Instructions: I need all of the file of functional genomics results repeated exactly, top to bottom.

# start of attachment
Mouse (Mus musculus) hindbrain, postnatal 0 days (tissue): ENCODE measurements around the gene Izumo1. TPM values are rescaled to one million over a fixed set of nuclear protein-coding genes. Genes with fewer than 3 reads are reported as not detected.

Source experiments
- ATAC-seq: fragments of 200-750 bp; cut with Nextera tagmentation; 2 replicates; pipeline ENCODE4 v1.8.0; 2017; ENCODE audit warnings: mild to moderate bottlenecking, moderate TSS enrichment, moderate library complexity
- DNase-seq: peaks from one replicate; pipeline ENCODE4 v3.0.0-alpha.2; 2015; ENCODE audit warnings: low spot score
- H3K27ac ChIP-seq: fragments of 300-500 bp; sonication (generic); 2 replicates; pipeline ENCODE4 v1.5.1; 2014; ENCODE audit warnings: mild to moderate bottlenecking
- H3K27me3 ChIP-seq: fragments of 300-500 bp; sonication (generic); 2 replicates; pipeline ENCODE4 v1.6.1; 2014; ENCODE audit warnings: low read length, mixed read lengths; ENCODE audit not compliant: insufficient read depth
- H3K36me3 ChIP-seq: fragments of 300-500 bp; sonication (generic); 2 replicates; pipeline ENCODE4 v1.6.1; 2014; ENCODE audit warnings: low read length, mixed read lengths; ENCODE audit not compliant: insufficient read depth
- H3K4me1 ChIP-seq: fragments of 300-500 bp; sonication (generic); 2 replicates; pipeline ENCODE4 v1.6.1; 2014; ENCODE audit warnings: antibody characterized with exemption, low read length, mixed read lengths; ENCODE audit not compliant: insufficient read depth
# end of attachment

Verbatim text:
Mouse (Mus musculus) hindbrain, postnatal 0 days (tissue): ENCODE measurements around the gene Izumo1. TPM values are rescaled to one million over a fixed set of nuclear protein-coding genes. Genes with fewer than 3 reads are reported as not detected.

Source experiments
- ATAC-seq: fragments of 200-750 bp; cut with Nextera tagmentation; 2 replicates; pipeline ENCODE4 v1.8.0; 2017; ENCODE audit warnings: mild to moderate bottlenecking, moderate TSS enrichment, moderate library complexity
- DNase-seq: peaks from one replicate; pipeline ENCODE4 v3.0.0-alpha.2; 2015; ENCODE audit warnings: low spot score
- H3K27ac ChIP-seq: fragments of 300-500 bp; sonication (generic); 2 replicates; pipeline ENCODE4 v1.5.1; 2014; ENCODE audit warnings: mild to moderate bottlenecking
- H3K27me3 ChIP-seq: fragments of 300-500 bp; sonication (generic); 2 replicates; pipeline ENCODE4 v1.6.1; 2014; ENCODE audit warnings: low read length, mixed read lengths; ENCODE audit not compliant: insufficient read depth
- H3K36me3 ChIP-seq: fragments of 300-500 bp; sonication (generic); 2 replicates; pipeline ENCODE4 v1.6.1; 2014; ENCODE audit warnings: low read length, mixed read lengths; ENCODE audit not compliant: insufficient read depth
- H3K4me1 ChIP-seq: fragments of 300-500 bp; sonication (generic); 2 replicates; pipeline ENCODE4 v1.6.1; 2014; ENCODE audit warnings: antibody characterized with exemption, low read length, mixed read lengths; ENCODE audit not compliant: insufficient read depth